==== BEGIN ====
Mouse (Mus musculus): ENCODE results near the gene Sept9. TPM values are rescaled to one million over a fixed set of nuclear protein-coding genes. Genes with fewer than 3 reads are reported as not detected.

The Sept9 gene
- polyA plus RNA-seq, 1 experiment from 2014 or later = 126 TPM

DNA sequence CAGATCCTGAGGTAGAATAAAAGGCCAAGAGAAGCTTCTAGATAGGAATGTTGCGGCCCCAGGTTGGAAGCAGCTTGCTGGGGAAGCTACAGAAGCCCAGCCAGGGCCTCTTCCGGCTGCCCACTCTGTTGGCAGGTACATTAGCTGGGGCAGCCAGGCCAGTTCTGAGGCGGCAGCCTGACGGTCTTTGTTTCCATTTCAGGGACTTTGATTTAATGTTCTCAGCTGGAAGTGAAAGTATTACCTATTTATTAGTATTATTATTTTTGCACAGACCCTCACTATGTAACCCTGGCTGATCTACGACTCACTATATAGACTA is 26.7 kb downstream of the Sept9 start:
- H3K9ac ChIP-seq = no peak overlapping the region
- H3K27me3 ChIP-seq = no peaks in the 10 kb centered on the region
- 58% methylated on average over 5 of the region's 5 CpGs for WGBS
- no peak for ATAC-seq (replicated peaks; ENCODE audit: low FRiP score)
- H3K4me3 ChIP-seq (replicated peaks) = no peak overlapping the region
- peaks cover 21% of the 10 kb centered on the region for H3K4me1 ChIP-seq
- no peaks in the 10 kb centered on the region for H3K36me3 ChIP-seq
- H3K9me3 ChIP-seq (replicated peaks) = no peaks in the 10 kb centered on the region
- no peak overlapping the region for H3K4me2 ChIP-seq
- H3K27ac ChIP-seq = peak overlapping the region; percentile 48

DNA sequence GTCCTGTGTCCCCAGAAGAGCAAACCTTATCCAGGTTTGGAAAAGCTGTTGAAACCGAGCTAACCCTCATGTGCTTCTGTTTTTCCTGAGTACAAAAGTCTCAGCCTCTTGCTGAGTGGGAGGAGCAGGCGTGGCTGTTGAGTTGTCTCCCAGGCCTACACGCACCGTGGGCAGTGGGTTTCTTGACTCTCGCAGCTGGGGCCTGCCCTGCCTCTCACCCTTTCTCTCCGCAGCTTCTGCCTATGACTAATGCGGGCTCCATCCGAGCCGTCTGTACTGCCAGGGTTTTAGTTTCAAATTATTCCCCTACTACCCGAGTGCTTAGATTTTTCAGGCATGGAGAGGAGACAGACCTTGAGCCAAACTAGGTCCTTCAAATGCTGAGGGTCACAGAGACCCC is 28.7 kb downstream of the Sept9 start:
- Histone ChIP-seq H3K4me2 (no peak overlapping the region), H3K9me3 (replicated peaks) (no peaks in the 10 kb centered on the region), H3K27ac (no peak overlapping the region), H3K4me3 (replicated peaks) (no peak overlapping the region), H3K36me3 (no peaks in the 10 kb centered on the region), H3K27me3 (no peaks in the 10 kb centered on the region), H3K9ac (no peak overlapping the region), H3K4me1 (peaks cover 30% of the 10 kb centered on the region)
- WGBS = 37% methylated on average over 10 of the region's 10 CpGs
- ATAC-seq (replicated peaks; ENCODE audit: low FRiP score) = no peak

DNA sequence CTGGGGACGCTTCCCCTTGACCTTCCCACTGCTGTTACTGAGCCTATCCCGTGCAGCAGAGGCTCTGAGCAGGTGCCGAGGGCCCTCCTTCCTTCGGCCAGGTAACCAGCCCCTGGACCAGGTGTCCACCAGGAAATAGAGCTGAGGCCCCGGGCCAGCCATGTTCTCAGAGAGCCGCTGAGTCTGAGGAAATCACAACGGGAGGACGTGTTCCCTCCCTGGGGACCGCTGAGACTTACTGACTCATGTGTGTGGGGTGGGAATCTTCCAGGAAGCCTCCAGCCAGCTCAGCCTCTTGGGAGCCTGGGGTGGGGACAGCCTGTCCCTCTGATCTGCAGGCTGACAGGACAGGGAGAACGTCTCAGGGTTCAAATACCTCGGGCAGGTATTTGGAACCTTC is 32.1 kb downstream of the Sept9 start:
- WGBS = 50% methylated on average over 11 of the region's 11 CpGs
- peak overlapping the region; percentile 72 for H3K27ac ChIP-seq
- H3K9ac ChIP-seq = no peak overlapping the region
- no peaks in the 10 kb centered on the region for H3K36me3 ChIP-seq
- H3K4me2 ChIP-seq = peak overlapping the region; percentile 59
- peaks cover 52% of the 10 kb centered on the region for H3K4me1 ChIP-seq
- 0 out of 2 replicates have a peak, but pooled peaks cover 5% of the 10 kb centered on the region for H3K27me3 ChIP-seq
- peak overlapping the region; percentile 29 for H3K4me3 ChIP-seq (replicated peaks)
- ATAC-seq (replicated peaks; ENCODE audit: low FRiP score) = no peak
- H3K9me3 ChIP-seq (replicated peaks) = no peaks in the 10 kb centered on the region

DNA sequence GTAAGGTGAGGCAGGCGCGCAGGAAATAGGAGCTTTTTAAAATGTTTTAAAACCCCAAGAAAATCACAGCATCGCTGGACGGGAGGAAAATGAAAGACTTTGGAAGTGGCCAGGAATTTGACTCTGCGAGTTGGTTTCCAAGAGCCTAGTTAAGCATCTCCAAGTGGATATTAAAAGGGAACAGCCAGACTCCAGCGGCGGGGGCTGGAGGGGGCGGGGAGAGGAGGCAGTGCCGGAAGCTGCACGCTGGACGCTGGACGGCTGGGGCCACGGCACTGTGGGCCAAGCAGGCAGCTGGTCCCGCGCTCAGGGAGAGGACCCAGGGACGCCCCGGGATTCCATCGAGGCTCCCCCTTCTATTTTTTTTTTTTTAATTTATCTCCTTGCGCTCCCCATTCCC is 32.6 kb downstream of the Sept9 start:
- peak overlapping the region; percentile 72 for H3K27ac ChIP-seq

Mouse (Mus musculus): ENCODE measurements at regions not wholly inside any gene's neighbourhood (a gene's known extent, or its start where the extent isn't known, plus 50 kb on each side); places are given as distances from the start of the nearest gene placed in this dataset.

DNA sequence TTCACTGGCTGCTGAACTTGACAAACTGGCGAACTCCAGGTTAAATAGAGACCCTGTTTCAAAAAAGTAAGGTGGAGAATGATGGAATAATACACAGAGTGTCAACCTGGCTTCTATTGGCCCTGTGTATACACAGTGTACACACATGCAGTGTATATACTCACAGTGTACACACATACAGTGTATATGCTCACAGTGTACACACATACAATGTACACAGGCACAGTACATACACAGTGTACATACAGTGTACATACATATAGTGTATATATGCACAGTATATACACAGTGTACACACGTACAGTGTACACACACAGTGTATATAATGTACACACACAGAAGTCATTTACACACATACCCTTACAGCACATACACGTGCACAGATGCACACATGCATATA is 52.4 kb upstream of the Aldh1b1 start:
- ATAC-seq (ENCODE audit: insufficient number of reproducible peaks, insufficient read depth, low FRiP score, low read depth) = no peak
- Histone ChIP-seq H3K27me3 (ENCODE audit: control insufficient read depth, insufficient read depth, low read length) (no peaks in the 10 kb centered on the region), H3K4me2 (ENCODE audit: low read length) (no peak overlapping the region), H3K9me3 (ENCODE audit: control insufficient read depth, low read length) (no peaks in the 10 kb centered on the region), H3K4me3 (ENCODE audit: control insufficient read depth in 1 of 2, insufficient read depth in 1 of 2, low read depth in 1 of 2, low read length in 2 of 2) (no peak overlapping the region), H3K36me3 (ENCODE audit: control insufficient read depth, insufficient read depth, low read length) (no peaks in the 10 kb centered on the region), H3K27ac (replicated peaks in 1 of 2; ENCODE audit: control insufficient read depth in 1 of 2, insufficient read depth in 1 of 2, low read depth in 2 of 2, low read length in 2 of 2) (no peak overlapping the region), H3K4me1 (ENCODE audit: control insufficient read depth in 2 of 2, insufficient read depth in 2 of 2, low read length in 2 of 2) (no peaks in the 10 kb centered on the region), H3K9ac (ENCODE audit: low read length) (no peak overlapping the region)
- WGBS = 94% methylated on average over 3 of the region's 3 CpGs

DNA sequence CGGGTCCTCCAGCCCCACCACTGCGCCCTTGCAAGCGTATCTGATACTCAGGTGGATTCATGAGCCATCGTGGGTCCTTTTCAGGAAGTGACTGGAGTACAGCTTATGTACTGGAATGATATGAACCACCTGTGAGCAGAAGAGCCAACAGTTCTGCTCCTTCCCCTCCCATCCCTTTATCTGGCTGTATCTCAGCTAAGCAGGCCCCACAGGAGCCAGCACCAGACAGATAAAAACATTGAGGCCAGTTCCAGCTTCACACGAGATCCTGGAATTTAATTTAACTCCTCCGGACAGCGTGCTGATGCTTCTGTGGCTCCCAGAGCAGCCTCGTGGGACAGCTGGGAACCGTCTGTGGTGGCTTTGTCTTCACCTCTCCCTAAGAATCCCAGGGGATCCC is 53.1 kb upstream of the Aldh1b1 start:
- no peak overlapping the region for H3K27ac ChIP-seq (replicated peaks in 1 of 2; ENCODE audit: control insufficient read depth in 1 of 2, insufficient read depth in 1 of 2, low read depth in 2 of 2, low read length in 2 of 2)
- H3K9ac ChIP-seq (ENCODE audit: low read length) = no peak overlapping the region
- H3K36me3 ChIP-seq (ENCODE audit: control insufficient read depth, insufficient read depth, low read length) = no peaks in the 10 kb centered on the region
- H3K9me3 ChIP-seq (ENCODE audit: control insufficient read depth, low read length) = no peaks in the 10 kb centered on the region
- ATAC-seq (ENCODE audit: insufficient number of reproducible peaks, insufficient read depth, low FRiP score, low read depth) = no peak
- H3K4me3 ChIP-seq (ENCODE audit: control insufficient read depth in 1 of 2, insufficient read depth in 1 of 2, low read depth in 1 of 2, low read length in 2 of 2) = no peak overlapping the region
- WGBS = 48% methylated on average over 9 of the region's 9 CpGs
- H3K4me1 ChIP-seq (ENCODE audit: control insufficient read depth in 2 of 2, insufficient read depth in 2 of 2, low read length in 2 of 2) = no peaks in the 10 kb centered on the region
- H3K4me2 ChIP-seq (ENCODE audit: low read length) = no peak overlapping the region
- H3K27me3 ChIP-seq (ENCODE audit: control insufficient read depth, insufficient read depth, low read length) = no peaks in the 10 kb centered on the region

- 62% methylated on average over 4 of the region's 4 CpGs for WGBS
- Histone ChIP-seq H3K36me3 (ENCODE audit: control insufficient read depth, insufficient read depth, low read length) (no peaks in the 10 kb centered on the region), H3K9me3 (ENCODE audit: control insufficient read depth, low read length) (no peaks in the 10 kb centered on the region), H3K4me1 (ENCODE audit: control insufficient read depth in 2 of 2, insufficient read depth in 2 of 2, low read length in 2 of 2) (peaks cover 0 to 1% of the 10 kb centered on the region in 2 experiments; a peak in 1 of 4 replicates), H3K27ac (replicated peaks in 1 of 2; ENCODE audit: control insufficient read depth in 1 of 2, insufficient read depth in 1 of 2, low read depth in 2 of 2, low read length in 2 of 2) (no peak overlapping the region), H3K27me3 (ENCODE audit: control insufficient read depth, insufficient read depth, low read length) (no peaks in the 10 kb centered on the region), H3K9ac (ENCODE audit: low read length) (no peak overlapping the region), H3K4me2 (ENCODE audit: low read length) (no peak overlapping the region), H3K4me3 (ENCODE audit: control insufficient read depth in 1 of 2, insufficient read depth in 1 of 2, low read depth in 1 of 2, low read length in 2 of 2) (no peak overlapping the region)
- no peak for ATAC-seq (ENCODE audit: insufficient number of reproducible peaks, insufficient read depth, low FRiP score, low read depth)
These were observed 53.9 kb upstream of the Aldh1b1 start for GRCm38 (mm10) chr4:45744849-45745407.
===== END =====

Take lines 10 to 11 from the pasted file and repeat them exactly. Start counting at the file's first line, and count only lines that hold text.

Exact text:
- peaks cover 21% of the 10 kb centered on the region for H3K4me1 ChIP-seq
- no peaks in the 10 kb centered on the region for H3K36me3 ChIP-seq